After she went public with her diabetes, Deen launched a new campaign, “Diabetes in a New Light,” a partnership with diabetes drugmaker Novo Nordisk. Deen reportedly takes the company’s drug Victoza to help her maintain proper blood sugar levels.

About 26 million Americans have diabetes, a number expected to skyrocket as the boomer population gets older.  Type 2 diabetes is most common in people who are genetically predisposed to the condition, and who are obese and physically inactive, according to Carla Wolper, senior clinical nutritionist at the New York Obesity Research Center at St. Luke’s Hospital in Manhattan.

“Should Paula Deen lose a lot of weight and influence others to do so, and should she show those who watch her show how to do it? She could become a goddess,” said Wolper.

Copyright 2012 ABC News Radio


Paula Deen Confirms Type 2 Diabetes; Teams Up with Novo Nordisk

Dave Kotinsky/Getty Images(NEW YORK) -- Despite knowing her Type 2 diabetes diagnosis for years, Paula Deen, the superstar host of the Food Network's Paula's Best Dishes, continued touting her buttery, artery-clogging Southern down-home cuisine.

Deen, 64, confirmed Tuesday on NBC's Today show that she was diagnosed with Type 2 diabetes three years ago and she is now launching a new campaign, "Diabetes in a New Light." The campaign is in partnership with diabetes drug maker Novo Nordisk.

"I made the choice at the time to keep it close to me, to keep it close to my chest," she told USA Today. "I felt like I had nothing to offer anybody other than the announcement. I wasn't armed with enough knowledge. I knew when it was time, it would be in God's time."

Deen reportedly treats her diabetes with the company's drug Victoza, a daily injectable drug that is meant to maintain blood sugar levels. She will appear in an advertisement for the drug later this month, USA Today reported.

Anthony Bourdain, a New York-based chef and host of the Travel Channel's No Reservations, has long been critical of Deen's cuisine, having told TV Guide that the chef is the "worst, most dangerous person in America" because of her high-fat cooking. In the wake of her diabetes announcement, Bourdain had even more criticism to sling. "When your signature dish is hamburger in between a doughnut, and you've been cheerfully selling this stuff knowing all along that you've got Type 2 Diabetes... It's in bad taste if nothing else," he told Eater.

Others welcomed the announcement.

"She need not stop cooking, but she should probably eat that way only rarely," said Keith Ayoob, associate professor of pediatrics at Albert Einstein College of Medicine. "Her recipes often fall into the category of once-a-month cooking...The woman has a deep-fat fryer in her kitchen. That's a red flag if there ever was one."

About 26 million Americans live with diabetes. It is a chronic disease in which blood-sugar levels are abnormally high in the body, and most people are overweight or obese at the time of diagnosis. In 2007, diabetes was listed as the underlying cause of more than 71,000 deaths, according to the American Diabetes Association. At the rate that Americans are getting diagnosed and becoming increasingly obese, experts say the number of new diabetes cases is expected to double by 2050.

"This announcement simply supports the evidence that shows Type 2 diabetes increases in risk with age and weight," said Connie Diekman, director of university nutrition at Washington University at St. Louis. "Many baby boomers are reaching the point where facts about disease risk will become realities in their lives."

"I know the heavy Southern cuisine is her trademark, but I'd love to see her keep the tradition while lightening up the preparation," said Diekman. "Showing others how to maintain the flavor while changing the preparation or ingredients would be a big help for many. She can certainly maintain her traditional cooking, but not only say 'eat in moderation,' she could say 'eat less often.'"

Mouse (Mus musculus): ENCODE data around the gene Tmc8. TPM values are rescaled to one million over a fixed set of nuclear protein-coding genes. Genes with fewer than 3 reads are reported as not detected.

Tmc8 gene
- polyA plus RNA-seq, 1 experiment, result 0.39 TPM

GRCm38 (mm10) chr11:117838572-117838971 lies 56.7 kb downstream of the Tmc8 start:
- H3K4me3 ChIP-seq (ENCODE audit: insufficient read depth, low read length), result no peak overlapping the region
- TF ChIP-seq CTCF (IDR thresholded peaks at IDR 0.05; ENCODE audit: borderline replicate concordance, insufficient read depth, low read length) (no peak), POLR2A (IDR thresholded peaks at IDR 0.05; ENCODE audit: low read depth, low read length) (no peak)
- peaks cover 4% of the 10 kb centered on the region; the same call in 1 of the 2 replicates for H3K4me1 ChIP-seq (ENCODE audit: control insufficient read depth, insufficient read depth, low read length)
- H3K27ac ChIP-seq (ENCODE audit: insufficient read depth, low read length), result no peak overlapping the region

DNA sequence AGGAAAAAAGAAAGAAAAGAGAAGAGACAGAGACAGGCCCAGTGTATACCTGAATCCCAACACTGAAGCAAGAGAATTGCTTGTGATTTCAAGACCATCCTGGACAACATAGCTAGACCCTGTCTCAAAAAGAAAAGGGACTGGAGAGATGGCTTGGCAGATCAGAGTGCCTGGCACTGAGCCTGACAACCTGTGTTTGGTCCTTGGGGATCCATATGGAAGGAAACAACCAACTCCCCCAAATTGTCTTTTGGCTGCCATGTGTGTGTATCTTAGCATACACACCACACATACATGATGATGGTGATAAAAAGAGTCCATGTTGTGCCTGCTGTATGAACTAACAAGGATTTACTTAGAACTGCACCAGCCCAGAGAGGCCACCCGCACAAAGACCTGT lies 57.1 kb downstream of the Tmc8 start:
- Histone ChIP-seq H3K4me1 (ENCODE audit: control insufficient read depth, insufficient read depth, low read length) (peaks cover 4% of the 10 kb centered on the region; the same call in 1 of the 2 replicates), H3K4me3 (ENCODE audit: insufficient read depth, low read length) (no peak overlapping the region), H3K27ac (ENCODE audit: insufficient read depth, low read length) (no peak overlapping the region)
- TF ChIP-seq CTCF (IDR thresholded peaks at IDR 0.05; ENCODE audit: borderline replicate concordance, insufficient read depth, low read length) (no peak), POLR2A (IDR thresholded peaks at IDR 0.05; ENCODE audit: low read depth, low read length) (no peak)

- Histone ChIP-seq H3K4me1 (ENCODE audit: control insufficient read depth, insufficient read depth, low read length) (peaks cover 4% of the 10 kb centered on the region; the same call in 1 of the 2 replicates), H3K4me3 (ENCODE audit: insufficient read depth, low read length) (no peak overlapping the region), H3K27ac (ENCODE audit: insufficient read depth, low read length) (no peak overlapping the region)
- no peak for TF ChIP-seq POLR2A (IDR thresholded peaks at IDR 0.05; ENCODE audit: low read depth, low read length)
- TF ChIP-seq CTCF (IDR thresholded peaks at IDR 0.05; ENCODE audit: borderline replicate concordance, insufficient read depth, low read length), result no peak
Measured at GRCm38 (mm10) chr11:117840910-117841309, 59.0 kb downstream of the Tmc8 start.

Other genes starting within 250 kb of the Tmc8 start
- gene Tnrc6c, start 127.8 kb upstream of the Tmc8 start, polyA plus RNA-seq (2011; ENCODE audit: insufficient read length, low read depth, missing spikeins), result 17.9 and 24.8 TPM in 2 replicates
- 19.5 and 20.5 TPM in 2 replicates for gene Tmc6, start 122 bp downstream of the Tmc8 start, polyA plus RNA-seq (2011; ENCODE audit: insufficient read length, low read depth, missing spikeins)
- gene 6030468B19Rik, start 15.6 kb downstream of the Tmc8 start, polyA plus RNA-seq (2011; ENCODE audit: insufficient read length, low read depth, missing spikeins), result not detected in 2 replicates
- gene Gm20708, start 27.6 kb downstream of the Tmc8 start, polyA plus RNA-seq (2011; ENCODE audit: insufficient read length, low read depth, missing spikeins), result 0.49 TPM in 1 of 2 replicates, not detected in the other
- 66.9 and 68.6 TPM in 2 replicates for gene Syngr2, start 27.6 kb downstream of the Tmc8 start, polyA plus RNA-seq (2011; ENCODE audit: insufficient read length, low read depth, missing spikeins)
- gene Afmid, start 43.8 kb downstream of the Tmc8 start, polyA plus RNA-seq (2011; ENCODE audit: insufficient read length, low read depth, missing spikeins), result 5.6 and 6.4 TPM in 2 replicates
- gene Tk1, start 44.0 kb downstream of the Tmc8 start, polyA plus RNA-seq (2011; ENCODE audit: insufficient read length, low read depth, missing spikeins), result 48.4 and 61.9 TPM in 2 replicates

Type 2 diabetes most commonly results when someone with a genetic predisposition to the condition is obese and physically inactive, said Carla Wolper, senior clinical nutritionist at the New York Obesity Research Center at St. Luke's Hospital in Manhattan.

Deen acknowledged that she hopes to spread awareness and help others fight the illness. She has already made small dietary changes and has worked more exercise into her day.

Copyright 2012 ABC News Radio


Andrew Zimmern on What’s Wrong and Right with American Food

Michael N. Todaro/Getty Images(NEW YORK) -- He’s known for biting into a frog’s beating heart and chomping on water crickets, but for Bizarre Foods host Andrew Zimmern, what’s really disgusting is the buttered, battered blasphemy peddled by Paula Deen, Sandra Lee and their peers.

“With people like Paula, with people like Sandra Lee, and other people who represent those types of foods and eating and lifestyle, I think it’s not bad that they’re saying, ‘Hey you should try this,’ it’s that they’re not saying ‘Don’t eat it all the time,’” Zimmern told ABC News on Sunday at the New York Food & Wine Festival’s Carts in the Parc event to benefit the Food Bank of New York City. In short: If Paula Deen’s going to teach you how to make fried butter balls, she should also teach you to indulge in them maybe a couple times in your life.

“It’s the same problem I have with the fast food industry," Zimmern said. “There’s nothing wrong with getting a hamburger sometimes. There’s nothing wrong with getting chicken fingers. What’s wrong is commoditizing food to the point where it’s poisonous, cheapening it to the point that anyone can afford it and selling it as something that you should eat all the time. I think that’s very dangerous.”

“Those of us that have a very large platform have a responsibility to tell other people what they’re thinking and feeling,” he continued. “People want to know where I travel, they want to know what I believe in, they want to know how I live my life. This is how I live my life,” he said, holding up a palm-sized Italian pork slider, “Right size portions, despite my un-right sized appetites of all types.”

Zimmern’s appetite took him and his Travel Channel show through the U.S. for the seventh season of Bizarre Foods, which premieres in January.

But his biggest takeaway from filming: Americans need to slow down.

“For peace of mind and for comfort, it’s important to get back to that time when we were up with the sun, down with the sun,” he said. “Eating with the seasons. Spending more time with community and family. I think we’ve lost that.”

Meanwhile, one of the fellow celebrity cooks Zimmern called out is moving in the other direction.

“Our jobs are to service the over-extended homemaker, this is what the show Semi-Homemade is all about,” Food Network host Sandra Lee said in a statement to ABC News. "It offers solutions -- it does not micro-manage the viewers ‘common sense’ (we assume they have it when it comes to their diets).” Deen did not respond to ABC News' request for comment.

Copyright 2011 ABC News Radio

ABC News Radio